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Severe and prolonged vomiting can result in tears in the lining of the esophagus. The esophagus is the tube that connects your throat to your stomach. Mallory-Weiss syndrome (MWS) is a condition marked by a tear in the mucous membrane, or inner lining, where the esophagus meets the stomach. Most tears heal within 7 to 10 days without treatment, but Mallory-Weiss tears can cause significant bleeding. Depending on the severity of the tear, surgery may be necessary to repair the damage.
The most common cause of MWS is severe or prolonged vomiting. While this type of vomiting occurs with illness, it also frequently occurs due to chronic alcohol abuse or bulimia.
Although frequent vomiting typically causes MWS, there are other conditions that can result in a tear of the esophagus. These include:
Receiving cardiopulmonary resuscitation (CPR) can also lead to a tear of the esophagus.
MWS is more common in males than females. It occurs more often in people with alcoholism. According to the National Organization for Rare Disorders, people between the ages of 40 and 60 are more likely to develop this condition. However, there are cases of Mallory-Weiss tears in children and young adults.
MWS doesn’t always produce symptoms. This is more common in mild cases when tears of the esophagus produce only a small amount of bleeding and heal quickly without treatment.
In most cases, however, symptoms will develop. These may include:
Blood in the vomit will usually be dark and clotted, but occasionally it can be red, which indicates it’s fresh. It will look like coffee grounds. Blood that appears in the stool will be dark and look like tar. If you have these symptoms, seek immediate emergency care. In some cases, blood loss from MWS is substantial and can be life-threatening.
There are other health problems that may produce similar symptoms. Only your doctor can determine if you have MWS.
Symptoms associated with MWS may also occur with the following disorders:
Your doctor will ask you about any medical issues, including daily alcohol intake and recent illnesses, to identify the underlying cause of your symptoms.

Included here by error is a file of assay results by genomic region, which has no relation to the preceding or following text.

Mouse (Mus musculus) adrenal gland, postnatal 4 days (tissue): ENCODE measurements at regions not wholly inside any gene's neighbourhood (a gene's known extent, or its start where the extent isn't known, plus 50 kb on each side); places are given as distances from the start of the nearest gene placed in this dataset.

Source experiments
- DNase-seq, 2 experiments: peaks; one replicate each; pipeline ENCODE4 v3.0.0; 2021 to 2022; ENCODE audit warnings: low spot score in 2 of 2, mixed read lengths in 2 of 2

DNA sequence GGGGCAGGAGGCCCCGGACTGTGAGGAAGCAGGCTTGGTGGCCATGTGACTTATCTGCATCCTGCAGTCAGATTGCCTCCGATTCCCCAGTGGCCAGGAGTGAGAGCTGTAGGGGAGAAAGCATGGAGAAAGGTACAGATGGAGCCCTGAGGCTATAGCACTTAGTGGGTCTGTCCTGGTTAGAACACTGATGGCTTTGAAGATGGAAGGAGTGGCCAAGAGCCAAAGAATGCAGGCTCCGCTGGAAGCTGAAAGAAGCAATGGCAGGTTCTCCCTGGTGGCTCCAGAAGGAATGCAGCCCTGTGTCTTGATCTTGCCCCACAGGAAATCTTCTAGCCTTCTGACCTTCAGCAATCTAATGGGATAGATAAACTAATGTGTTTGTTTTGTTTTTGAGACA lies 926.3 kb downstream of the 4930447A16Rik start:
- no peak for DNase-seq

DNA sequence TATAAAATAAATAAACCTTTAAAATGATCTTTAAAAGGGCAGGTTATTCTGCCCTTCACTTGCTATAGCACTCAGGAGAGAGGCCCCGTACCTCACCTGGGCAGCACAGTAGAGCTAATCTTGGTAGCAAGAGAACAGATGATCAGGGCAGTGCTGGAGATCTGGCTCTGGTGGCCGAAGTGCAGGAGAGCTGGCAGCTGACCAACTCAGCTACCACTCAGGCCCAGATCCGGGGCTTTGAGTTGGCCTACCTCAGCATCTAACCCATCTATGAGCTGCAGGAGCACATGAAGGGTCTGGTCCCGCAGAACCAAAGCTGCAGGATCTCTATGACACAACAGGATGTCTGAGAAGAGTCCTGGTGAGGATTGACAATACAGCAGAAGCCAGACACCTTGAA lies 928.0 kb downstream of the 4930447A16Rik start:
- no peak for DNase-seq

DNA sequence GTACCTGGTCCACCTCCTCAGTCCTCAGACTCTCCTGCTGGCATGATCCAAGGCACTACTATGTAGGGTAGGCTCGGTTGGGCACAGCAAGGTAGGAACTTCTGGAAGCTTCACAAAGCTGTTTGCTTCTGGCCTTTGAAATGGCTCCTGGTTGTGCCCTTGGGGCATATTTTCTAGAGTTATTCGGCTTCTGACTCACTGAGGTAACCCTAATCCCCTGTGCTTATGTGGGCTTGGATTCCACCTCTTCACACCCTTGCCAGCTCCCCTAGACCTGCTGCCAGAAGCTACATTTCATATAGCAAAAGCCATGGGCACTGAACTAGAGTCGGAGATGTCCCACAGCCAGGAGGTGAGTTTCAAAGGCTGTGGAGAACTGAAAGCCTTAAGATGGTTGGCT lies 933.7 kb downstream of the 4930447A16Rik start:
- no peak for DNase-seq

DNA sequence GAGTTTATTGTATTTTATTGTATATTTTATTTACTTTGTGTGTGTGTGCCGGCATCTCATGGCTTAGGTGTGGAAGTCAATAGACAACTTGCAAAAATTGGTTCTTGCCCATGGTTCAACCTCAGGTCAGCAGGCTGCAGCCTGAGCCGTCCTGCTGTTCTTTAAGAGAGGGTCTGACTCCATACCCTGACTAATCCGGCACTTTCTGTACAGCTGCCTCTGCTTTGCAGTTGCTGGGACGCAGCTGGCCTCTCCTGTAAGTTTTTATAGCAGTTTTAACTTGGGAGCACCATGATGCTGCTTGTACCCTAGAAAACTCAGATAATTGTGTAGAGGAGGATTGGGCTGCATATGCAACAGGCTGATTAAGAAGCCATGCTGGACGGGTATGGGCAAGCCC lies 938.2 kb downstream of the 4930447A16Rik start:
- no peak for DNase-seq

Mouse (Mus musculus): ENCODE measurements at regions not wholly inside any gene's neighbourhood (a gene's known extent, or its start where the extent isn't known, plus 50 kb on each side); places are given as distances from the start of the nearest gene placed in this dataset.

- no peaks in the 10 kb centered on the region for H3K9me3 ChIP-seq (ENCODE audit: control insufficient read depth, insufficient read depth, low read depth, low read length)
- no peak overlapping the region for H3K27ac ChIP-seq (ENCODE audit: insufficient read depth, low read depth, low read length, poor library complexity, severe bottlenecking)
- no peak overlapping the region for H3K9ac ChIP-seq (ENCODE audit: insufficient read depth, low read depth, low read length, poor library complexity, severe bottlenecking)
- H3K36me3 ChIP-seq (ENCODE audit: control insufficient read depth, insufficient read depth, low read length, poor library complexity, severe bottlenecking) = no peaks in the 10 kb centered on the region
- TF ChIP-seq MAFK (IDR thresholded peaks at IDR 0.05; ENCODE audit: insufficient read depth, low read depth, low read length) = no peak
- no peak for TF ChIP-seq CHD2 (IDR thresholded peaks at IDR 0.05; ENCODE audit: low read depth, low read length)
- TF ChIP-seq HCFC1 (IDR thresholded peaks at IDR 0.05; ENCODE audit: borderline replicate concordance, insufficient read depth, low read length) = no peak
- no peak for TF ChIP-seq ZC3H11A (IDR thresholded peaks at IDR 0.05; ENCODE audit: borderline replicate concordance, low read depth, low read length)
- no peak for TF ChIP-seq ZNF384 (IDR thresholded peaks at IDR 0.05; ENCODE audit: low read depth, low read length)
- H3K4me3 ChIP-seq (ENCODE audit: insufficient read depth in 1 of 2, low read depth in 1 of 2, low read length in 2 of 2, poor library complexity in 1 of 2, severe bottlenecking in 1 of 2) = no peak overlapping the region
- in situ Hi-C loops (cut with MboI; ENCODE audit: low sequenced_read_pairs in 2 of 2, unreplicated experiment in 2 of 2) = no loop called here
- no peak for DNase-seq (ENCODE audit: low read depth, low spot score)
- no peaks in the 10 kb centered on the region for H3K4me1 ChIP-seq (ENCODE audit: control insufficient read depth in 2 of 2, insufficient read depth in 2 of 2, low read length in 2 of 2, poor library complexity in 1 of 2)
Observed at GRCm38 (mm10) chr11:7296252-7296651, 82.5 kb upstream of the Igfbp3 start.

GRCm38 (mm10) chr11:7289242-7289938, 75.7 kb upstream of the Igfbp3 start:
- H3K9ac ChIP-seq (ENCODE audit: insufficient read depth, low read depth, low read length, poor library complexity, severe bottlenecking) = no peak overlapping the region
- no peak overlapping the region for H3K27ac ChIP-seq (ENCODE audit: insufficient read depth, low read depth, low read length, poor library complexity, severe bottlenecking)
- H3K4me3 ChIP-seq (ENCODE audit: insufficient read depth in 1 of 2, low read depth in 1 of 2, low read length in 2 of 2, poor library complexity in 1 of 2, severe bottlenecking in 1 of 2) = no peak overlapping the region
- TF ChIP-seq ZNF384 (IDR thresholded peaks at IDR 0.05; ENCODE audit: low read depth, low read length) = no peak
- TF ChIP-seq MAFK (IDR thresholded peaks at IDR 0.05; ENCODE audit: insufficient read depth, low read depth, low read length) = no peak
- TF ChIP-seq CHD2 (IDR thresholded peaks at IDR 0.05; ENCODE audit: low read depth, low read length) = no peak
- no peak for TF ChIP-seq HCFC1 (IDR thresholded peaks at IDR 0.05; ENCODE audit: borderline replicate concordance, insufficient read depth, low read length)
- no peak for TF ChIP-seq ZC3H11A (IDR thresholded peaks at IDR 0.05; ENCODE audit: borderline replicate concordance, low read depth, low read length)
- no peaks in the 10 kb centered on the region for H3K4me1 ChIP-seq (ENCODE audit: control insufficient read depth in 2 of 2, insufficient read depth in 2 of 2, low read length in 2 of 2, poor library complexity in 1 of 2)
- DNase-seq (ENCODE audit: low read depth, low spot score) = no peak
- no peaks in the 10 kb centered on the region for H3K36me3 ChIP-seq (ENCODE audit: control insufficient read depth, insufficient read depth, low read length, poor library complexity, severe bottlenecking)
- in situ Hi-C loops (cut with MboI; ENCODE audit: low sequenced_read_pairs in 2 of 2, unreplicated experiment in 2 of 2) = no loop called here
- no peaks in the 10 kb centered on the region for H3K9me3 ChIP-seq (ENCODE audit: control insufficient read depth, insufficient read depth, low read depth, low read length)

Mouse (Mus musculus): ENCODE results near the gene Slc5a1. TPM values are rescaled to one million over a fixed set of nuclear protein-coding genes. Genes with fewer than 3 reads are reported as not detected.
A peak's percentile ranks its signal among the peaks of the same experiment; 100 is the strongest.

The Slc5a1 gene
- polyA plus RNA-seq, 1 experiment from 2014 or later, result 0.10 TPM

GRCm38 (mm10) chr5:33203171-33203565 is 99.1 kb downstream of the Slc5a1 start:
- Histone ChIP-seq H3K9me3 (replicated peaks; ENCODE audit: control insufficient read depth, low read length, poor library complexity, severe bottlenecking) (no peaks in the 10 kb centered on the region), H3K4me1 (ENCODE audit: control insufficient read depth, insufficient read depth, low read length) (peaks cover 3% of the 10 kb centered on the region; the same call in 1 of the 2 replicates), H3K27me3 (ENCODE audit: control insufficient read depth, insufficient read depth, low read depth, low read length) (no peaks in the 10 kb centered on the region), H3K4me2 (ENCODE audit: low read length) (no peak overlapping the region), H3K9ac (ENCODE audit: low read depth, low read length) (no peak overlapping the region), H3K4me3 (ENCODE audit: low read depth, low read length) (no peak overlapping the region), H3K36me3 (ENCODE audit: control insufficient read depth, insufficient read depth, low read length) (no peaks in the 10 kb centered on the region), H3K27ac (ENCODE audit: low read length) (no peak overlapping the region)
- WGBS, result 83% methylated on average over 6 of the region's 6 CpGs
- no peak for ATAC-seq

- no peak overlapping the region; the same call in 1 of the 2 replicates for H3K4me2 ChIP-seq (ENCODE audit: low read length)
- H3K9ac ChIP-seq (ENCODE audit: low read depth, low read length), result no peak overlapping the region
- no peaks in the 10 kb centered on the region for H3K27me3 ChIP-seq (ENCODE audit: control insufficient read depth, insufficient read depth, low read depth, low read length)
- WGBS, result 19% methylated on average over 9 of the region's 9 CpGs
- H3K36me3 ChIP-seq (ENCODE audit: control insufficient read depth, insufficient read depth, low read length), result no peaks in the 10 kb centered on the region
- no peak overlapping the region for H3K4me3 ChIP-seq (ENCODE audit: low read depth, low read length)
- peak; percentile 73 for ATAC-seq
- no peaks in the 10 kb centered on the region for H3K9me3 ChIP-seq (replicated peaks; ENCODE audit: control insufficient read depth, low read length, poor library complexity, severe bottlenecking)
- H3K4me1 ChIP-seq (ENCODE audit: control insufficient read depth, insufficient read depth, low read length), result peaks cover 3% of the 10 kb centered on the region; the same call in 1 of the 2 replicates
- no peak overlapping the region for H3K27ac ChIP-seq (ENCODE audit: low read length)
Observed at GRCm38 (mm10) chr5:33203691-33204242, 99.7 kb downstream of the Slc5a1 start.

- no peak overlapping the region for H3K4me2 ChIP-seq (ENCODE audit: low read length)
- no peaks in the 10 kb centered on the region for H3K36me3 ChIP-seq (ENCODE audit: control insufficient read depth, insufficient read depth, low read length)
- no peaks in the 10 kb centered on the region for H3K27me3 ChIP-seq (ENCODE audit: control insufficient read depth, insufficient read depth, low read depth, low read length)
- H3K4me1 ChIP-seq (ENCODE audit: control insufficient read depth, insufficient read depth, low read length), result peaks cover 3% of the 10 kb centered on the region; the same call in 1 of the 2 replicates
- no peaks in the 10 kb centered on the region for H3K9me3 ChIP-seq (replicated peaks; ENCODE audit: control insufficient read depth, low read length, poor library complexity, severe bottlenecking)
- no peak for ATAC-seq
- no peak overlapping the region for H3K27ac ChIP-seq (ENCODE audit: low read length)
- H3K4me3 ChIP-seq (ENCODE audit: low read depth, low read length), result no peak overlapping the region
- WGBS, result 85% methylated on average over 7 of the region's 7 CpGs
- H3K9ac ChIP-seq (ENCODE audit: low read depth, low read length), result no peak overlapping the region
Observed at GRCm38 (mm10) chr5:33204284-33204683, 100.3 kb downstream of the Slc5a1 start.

If your symptoms indicate active bleeding in the esophagus, your doctor may do what is called an esophagogastroduodenoscopy (EGD). You’ll need to take a sedative and a painkiller to prevent any discomfort during this procedure. Your doctor will insert a small, flexible tube with a camera attached to it, called an endoscope, down the esophagus and into the stomach. This can help your doctor see your esophagus and identify the location of the tear.
Your doctor will likely also order a complete blood count (CBC) to confirm the number of red blood cells. Your red blood cell count may be low if you have bleeding in the esophagus. Your doctor will be able to determine if you have MWS based on the findings from these tests.
According to the National Organization for Rare Disorders, the bleeding that results from tears in the esophagus will stop on its own in about 80 to 90 percent of MWS cases. This typically occurs in a few days and doesn’t require treatment.
You may need surgery if the bleeding doesn’t stop on its own.
Surgical options include the following:
Extensive blood loss may require the use of transfusions to replace lost blood.
Medications to reduce stomach acid production, such as famotidine (Pepcid) or lansoprazole (Prevacid) may also be necessary. However, the effectiveness of these medications is still under debate.
Recurrent bleeding may result if you have liver problems including cirrhosis, or scarring of the liver. If you have a blood disorder such as hemophilia that prevents your blood from clotting normally, you also may have recurrent bleeding.
It’s important to treat conditions that cause long episodes of severe vomiting to prevent MWS. Excessive alcohol use and cirrhosis can trigger recurring episodes of MWS. Avoid alcohol and talk to your doctor about ways to manage your condition to prevent future episodes.
Written by: Darla Burke
Published on: Aug 20, 2012on: May 04, 2017
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